Shorin Ryu was developed on the islands of Okinawa, Japan, hundreds of years ago.  We are proud of the lineage in Shorin Ryu Shorinkan and it is our mission to continue the life long journey to train and share this beautiful and ancient art. We practice traditional Okinawan Shorin Ryu Karate and Kobudo (Kobayashi Ryu) as taught by our Grandmaster, Shugoro Nakazato. We are affiliated with Minoru Nakazato, chairman of Okinawa Karate-Do Shorin Kan Association.

Our style of Karate the Shorin-Ryu Shorinkan is one of the oldest most prestigious styles of martial arts in the world. It is important to realize that there are currently four major branches of Shorinryu Karate practiced in the world today, Kobayashi-Ryu, Shobyashi-Ryu, Matsubyashi Ryu and Matsumura Seito. In the Shorinkan we practice Kobayashi Shorin-Ryu. The Shorinkan is headed by Hanshi Shugoro Nakazato Sensei, a man who is literally considered an intangible cultural asset of Karate by the Japanese government. Our Karate rank comes directly from Okinawa Japan and is internationally recognized by Karate practitioners. This means that getting a black belt in the Shorinkan from Barnes Karate will allow a person to train and be recognized as a black belt worldwide.

Shugoro Nakazato Sensei’s patch is worn on the left chest of thousands of Shorin-Ryu practitioners world wide. The Shorin-Ryu Shorinkan has Hundreds of Karate school worldwide and hosts International camps and seminars to help spread karate throughout the world.

The patch itself is circular, just like most traditional karate patches, to represent the full circle of martial arts training from student to teacher and back to student again, everything in Karate from techniques to principles, always moves in a circle. Originally new students were given red belts not white belts and masters simply returned to the red belt representing that they had traveled full circle. The Japanese writing on the patch is called Kanji, the small writing on the bottom reads “Shorin-Ryu” which means “Small Pine Style” and the larger writing above it reads “Shorinkan” which means “Small Pine House.” Karate had its influences from Chinese Kung Fu, Japanese Jujitsu and the original Okinawa art of Te. “Shorin” in Japanese means the same thing as “Shaolin” in Chinese and therefore it is possible that Shorin-Ryu Karate may have been influenced by Shaolin Kung Fu and Feeding Crane Kung Fu. Inside the red and white Shuri gate or “Shureimon” is some smaller Kanji that read “Shu Rei No Kuni” which literally mean “Land of Propriety.” The gate on the patch represents the mane gate leading to the Shuri castle or on Okinawa. The Shureimon was a gift to Okinawa from China.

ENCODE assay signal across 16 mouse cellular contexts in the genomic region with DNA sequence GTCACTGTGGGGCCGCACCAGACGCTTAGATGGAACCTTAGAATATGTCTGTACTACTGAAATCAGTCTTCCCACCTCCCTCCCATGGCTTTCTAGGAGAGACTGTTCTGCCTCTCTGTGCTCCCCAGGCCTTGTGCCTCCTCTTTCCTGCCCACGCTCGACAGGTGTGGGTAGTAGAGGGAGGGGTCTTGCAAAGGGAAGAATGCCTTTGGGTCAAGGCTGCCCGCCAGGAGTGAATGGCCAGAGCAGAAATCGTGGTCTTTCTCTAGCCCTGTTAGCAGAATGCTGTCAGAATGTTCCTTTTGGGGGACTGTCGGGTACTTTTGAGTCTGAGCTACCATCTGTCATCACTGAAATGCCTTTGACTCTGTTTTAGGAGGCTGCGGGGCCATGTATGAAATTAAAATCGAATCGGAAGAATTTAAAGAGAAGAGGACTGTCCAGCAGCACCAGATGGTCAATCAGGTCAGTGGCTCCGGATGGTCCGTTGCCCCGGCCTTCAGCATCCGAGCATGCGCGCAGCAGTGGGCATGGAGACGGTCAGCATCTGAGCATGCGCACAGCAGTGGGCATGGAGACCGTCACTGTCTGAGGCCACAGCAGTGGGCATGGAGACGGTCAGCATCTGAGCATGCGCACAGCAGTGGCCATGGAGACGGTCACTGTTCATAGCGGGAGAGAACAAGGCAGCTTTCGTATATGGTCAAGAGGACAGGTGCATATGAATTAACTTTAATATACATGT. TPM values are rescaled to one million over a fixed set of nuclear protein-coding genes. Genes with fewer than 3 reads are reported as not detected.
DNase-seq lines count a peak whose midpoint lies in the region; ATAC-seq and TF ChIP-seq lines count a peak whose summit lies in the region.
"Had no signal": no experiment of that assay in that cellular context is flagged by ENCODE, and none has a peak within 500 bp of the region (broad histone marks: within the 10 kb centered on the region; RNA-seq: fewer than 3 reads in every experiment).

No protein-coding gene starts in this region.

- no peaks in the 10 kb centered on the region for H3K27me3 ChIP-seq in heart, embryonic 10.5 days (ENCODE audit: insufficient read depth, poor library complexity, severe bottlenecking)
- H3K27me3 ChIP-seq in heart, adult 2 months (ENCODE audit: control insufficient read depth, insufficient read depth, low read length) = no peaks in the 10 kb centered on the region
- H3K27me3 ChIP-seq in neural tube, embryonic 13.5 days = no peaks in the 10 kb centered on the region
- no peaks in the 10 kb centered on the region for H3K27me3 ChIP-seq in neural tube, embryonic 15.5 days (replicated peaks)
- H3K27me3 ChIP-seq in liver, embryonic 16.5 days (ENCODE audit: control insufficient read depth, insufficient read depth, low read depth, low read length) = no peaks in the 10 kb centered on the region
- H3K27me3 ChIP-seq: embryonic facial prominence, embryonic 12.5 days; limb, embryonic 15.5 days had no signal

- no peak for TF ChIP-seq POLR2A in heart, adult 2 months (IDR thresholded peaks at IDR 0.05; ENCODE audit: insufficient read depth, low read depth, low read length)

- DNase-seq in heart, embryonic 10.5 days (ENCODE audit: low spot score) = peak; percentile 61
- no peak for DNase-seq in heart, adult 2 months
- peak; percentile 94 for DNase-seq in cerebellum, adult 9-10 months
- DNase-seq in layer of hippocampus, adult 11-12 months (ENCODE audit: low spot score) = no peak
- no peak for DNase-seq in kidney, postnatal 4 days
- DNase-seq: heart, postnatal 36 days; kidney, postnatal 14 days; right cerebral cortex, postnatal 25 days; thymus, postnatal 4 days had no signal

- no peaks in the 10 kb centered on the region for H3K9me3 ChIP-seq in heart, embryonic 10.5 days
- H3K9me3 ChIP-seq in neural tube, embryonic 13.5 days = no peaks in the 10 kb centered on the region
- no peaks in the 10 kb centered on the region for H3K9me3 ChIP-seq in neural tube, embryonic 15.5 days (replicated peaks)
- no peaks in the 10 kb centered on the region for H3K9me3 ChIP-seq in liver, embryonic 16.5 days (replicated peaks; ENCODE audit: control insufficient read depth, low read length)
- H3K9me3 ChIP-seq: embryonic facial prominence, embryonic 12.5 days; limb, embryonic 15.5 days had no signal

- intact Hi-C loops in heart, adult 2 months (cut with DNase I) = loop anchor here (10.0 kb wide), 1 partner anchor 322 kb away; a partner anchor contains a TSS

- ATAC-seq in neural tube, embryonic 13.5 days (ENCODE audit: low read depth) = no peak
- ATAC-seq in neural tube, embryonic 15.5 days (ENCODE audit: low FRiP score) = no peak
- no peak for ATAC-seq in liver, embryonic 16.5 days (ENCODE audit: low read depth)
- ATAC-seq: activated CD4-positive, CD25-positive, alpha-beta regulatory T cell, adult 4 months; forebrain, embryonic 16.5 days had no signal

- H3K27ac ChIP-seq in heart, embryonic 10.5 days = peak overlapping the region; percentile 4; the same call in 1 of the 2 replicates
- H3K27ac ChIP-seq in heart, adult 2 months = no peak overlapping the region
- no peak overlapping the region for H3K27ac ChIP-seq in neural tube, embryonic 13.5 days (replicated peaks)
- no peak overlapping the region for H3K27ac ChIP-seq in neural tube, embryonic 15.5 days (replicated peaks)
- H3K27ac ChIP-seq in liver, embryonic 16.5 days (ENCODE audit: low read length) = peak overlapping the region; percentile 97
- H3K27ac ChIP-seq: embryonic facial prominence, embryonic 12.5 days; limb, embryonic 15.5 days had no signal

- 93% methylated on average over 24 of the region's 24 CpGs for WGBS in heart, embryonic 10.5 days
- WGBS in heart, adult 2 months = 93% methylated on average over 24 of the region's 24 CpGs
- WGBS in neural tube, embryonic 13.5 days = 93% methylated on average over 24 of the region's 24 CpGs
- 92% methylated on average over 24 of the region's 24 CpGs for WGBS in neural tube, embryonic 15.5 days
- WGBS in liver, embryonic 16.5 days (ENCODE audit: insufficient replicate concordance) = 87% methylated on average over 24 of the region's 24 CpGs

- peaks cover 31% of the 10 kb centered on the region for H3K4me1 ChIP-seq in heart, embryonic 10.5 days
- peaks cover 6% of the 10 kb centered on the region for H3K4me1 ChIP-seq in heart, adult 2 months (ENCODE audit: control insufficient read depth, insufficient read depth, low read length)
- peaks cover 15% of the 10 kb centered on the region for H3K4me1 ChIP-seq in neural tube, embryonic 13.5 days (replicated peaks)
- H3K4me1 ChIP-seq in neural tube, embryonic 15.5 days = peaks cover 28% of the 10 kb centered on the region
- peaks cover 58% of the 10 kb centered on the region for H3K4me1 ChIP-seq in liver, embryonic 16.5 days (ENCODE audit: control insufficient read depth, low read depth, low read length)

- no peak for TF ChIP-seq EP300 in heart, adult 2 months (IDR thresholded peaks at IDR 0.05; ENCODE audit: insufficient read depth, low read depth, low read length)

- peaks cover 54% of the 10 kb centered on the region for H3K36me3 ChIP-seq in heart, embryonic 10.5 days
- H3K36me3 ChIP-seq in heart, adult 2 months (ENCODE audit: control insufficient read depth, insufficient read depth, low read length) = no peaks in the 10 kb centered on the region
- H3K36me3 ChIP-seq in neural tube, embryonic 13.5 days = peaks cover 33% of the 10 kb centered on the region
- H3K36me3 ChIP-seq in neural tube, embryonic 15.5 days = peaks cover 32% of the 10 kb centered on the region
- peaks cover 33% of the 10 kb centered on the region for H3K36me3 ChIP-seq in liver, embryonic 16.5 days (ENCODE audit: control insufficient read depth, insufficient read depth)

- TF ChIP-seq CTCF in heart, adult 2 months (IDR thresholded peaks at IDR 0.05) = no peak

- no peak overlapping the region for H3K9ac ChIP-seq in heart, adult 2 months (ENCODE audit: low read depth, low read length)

Chosin Chibana (1885 – 1969)

Choshin Chibana was born on June 5, 1885, at Tottori-cho in Shuri City, Okinawa. He began his karate training with Yasutsune “Anku” Itosu in 1900 with whom he studied until Itosu’s death. In 1920 Chibana opened his first dojo in Tottori-bori and later a second in Kumo-cho Naha where he instructed until he suspended his teaching during WWII.

After the war Chibana resumed formal teaching in Giho-cho, a section of Shuri City. During the 1950’s he maintained his dojo as well as a position as the Chief Karate Instructor for the Shuri City Police Department, and in May 1956 his accomplishments were recognized by his appointment as the first president of the Okinawa Karate-Do Association. Chibana’s reputation as a Karate master continued to spread, not only in Okinawa but also in mainland Japan. Prior to his death in Ohama Hospital on February 26, 1969 from cancer, Sensei Chibana was recognized with honors such as:

  • 1957 – Title of Hanshi (High Master) from the Dai Nippon Butokukai (The Greater Japan Martial Virtue Association)
  • 1960 – received the First Sports Award from the Okinawa Times Newspaper for his accomplishments in the study and practice of traditional Okinawan Karate-do
  • 1968 – awarded the 4th Order of the Sacred Treasure (Kunyonto) by the Emperor of Japan in recognition of his devotion to the study and practice of Okinawan Karate-do

Chibana sensei is credited with creating the three kihon kata that we practice in the Shorinkan.

Shugoro Nakazato (1920 – 2016)

Hanshi Judan Nakazato has spent most of his life in the martial arts and in 1967, after nearly twenty years of training, was awarded Ninth Dan by his eminent instructor Chibana Choshin. Upon Chibana Sensei’s death in 1969, Nakazato Sensei became the president of the Okinawa Shorin-Ryu Shorinkan Karatedo Kyokai, and was promoted to Tenth Dan in 1980.

Nakazato Sensei is one of the most influential living Karate Grand Masters in Okinawa and travels many times a year to promote the traditional Okinawa Shorin-Ryu Shorinkan Karate (Kobayashi-ryu) system. Hanshi Jundan headed the Okinawa Karate delegation and was asked to give a special performance at the 1996 Olympic Games in Atlanta, Georgia. In May 1999, he led an Okinawan seminar delegation of Grand Masters to the United States promoting the first Okinawa Traditional Karatedo & Kobudo World Tournament.

Minoru Nakazato

Hanshi Ju Dan Minoru Nakazato, 10th Dan Black Belt is the chairman of the Okinawa Karate-Do Shorin-Ryu Shorin Kan Association and also the Instructor in the International Okinawa Kobudo Federation.

He is the son of our founder Hanshi Judan Shugoro Nakazato, a living legend in the field of martial arts.

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